(CN) - The Bureau of Prisons may be liable to a man who became suicidal after suffering repeated attacks and assaults because he proved by wearing a wire that a guard had coerced sex from him, the 11th Circuit ruled.
The inmate is identified only as John Doe in the court record. He said he had been incarcerated in Atlanta, Georgia, when a prison guard coerced him into sexual relations.
Doe agreed to wear a wire in cooperation with a federal investigation of the officer, which resulted in the officer's resignation. Though the government had allegedly promised to keep Doe safe and transfer him to a lower security prison, the inmate was instead transferred to a high-security facility where prison staff learned about his role as an informant.
Within a few hours, prison guards put Doe in a cell with two known sexual offenders, who severely beat and assaulted him, requiring him to go to the hospital, according to the complaint. For his protection, Doe was moved to a special housing unit where prisoners spend up to 23.5 hours a day in their cells.
He was then transferred around to several other high-security locations, including back to Atlanta, where a prison guard allegedly beat Doe so badly that he had to go to the emergency room.
When he returned from the hospital, Doe was sent to a high-security prison in Kentucky where he says a fellow inmate attacked him and referred to "what you did in Atlanta."
Doe had filed his civil rights suit after that Kentucky attack, but he still endured two more beatings, allegedly related to his reputation as an informant, while his claims were pending in court.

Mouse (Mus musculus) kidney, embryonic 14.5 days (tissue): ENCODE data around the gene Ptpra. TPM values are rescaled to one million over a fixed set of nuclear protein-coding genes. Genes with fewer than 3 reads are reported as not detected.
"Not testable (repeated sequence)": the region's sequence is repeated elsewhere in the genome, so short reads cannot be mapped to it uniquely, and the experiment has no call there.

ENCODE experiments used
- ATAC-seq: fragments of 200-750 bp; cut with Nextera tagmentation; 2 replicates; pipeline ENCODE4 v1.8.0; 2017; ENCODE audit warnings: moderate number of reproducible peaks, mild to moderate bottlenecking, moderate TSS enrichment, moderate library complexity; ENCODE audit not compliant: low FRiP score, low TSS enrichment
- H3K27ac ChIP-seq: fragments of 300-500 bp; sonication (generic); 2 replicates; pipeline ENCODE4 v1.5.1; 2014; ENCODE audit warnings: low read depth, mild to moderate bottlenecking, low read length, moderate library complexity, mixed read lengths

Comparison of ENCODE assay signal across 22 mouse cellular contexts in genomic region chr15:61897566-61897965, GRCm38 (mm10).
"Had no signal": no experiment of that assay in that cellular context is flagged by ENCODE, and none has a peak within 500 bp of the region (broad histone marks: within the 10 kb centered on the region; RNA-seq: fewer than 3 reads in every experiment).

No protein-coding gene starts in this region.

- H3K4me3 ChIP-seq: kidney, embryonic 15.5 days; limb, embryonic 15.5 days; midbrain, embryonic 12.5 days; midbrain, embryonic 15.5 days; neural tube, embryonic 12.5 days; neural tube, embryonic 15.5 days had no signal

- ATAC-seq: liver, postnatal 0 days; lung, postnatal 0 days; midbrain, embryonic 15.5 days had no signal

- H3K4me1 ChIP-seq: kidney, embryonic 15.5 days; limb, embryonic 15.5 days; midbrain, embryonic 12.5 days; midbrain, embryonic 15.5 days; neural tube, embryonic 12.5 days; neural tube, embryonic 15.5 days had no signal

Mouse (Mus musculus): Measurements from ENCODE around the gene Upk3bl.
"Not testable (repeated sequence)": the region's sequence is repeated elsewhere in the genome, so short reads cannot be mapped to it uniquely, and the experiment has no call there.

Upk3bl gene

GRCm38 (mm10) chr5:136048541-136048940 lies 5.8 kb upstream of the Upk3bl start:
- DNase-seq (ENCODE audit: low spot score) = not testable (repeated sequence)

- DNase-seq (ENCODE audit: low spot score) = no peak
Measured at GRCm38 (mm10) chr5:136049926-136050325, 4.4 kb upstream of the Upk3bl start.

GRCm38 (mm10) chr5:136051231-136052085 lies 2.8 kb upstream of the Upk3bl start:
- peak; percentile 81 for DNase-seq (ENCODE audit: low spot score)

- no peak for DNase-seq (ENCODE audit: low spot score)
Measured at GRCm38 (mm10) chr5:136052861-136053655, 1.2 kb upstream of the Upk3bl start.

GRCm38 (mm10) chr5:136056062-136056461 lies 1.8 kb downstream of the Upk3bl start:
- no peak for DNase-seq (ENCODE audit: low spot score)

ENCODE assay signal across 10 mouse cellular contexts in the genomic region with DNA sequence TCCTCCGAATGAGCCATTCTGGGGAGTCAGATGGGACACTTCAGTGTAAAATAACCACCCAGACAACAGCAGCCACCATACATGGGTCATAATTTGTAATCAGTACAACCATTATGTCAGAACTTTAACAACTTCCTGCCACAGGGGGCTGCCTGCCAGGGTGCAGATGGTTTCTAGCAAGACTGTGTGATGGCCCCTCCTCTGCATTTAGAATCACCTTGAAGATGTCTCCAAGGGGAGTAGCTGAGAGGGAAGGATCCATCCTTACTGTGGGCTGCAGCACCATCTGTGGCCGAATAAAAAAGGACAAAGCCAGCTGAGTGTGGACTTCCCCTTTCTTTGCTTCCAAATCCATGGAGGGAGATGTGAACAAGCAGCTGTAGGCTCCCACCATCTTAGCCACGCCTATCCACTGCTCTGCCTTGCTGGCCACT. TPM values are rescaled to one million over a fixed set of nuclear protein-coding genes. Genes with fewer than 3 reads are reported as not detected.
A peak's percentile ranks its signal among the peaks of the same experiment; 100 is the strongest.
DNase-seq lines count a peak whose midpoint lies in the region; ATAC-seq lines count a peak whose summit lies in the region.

A federal judge dismissed Doe's case after the Bureau of Prisons filed proof that it was transferring Doe to the Colorado Department of Corrections, finding Doe could not show a "substantial likelihood" he would be returned to a high-security federal facility.
The 11th Circuit reversed Tuesday, however, after finding that the transfer to Colorado "simply does not show" that the bureau "has unambiguously terminated its pattern of transferring Mr. Doe to one high-security prison after another."
"We note that the BOP has never said Mr. Doe will not be transferred back to a high-security facility," Judge Beverly Martin wrote for a three-judge panel.
Doe's history of repeated transfers supports a finding that he will likely be transferred again, the court said.
"After years of litigation and questionable transfer decisions, the BOP suddenly changed its position days before Mr. Doe's trial was set to begin," Martin wrote, abbreviating the bureau's name. "This timing suggests a change was made simply to deprive the District Court of jurisdiction.
It is also important to note that the BOP made transfer decision without reference to Doe's safety. It instead explained the move was based on Doe's failure "to maintain any extended period of good adjustment in the high level facilities available in the Bureau of Prisons," according to the ruling.
"On the record before us, the reasons given by the BOP for Mr. Doe's move do not establish that it intended to respond to Mr. Doe's concerns," Martin wrote. "And there is simply no indication that the BOP 'intends to hold steady in its revised course.'"